Doctor of Education (Ed.D.)
There has been limited research on the benefits nurses' derive from participation in continuing nursing education (CNE). Researchers have investigated sociodemographic and attitudinal characteristics of CNE participants or the effects of CNE on nursing practice.;The purpose of this study was to determine what factors influenced registered nurses in the Southeastern region of Virginia to participate or not to participate in CNE. Specifically, this study investigated the relationship of socialization (defined as level of nursing education, reading of professional nursing journals and professional nursing memberships), benefits (defined as either personal or social/professional type) derived from CNE attendance, the importance or non-importance of these derived benefits and participation or nonparticipation in CNE. Respondents' socialization was characterized as either high or low for the purposes of this study.;The theoretical framework used in this study was the Expectancy Valence Model of Participation (Rubenson, 1977). Valence was described as anticipated satisfaction (i.e. the benefits accrued); it was viewed as the positive and negative values of the effects of participation. Expectancy was defined as an expectation that particular actions would lead to certain outcomes; it related to individuals' perceptions of themselves as successful participants.;Data for the study were collected through the use of two questionnaires which were mailed to a sample of 400 registered nurses selected by systematic sampling. One hundred and fifty-five responses were received (38.75%). Data were analyzed by Statistical Analysis Systems (SAS) software using descriptive statistics, Chi square analysis and log linear analysis.;Findings indicated that level of socialization and participation in CNE were positively related. The importance of benefits derived from CNE participation and participation in CNE were not related. Level of socialization, importance of benefits derived from CNE participation and participation in CNE were positively related. High levels of socialization were related to participation in CNE while benefits of CNE were not related.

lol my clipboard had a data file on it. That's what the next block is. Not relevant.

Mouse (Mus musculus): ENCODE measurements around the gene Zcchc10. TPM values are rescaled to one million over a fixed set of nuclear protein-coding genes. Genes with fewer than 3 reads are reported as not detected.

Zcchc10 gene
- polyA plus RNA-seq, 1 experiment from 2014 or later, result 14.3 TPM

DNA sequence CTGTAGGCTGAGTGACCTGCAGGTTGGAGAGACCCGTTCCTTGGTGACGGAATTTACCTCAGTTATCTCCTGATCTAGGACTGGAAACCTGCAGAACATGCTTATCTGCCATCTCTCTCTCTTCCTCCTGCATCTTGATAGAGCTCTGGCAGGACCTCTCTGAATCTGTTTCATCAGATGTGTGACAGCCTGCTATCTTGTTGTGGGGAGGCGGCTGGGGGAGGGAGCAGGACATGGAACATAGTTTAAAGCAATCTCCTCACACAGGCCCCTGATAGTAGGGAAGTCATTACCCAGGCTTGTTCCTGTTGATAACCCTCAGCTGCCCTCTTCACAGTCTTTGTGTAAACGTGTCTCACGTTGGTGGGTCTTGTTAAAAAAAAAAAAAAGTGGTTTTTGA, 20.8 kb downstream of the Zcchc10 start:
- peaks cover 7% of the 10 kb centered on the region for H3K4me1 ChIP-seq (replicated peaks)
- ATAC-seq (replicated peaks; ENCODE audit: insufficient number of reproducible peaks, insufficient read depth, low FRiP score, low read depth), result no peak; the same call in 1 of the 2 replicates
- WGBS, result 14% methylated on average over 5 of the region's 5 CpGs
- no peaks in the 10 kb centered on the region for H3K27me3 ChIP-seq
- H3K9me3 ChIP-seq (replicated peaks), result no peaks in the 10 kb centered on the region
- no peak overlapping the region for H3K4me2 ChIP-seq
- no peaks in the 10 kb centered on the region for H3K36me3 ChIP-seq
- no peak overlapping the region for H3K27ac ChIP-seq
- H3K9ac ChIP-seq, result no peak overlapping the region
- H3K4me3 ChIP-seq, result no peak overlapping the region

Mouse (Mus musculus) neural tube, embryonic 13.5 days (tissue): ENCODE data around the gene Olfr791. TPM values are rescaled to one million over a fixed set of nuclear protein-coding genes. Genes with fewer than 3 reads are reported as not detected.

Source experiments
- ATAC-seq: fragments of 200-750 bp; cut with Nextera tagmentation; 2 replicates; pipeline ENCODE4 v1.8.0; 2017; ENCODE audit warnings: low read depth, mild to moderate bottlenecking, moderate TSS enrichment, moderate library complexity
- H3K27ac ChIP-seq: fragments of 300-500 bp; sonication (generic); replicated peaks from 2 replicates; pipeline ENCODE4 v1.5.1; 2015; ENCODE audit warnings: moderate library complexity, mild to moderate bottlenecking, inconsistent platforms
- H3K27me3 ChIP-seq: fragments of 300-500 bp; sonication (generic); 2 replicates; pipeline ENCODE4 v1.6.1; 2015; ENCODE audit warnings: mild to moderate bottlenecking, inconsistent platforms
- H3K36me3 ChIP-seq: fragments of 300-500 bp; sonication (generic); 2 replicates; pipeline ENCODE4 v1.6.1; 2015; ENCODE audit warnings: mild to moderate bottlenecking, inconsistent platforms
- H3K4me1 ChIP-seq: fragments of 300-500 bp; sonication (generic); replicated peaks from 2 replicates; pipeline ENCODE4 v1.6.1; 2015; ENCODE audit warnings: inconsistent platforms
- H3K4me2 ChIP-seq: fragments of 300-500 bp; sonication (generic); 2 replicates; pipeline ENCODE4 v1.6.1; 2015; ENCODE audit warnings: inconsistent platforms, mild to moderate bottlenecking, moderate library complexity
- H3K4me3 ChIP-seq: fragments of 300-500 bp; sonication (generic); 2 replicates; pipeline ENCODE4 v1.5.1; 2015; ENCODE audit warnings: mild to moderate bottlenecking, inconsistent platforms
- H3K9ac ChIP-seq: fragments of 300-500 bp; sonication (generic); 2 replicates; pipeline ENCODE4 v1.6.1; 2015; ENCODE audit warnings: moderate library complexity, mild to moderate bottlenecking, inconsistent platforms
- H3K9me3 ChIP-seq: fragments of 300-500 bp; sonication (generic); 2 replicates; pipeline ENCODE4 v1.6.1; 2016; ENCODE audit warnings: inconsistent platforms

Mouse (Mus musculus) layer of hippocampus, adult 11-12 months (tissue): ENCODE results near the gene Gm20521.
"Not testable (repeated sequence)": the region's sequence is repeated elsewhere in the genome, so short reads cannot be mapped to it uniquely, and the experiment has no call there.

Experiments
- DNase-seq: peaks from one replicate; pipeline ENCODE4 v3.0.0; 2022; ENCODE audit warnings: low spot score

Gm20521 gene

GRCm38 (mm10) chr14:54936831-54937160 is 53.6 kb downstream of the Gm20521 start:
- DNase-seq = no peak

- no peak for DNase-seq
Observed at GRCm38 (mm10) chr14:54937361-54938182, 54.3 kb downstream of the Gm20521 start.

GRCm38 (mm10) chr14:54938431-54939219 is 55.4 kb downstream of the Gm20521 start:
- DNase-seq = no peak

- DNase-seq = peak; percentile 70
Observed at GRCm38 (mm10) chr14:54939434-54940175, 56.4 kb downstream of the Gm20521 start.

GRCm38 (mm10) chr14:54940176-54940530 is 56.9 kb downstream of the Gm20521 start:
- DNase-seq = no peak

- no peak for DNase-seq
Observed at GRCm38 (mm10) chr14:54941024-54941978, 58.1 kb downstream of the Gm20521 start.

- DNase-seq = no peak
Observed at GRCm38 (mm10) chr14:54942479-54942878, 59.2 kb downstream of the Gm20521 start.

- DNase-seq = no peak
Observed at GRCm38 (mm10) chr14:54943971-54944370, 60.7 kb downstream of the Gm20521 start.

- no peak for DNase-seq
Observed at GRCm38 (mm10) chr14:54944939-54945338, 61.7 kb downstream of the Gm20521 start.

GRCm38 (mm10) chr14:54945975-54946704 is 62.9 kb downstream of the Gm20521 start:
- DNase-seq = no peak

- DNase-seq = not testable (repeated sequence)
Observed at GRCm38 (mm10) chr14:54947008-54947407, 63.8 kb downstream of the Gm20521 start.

© The Author
Harrison, Barbara Simpkins, "Continuing nursing education: An analysis of the relationship between benefits, participation and socialization of registered nurses in southeastern Virginia" (1993). Dissertations, Theses, and Masters Projects. William & Mary. Paper 1539618507.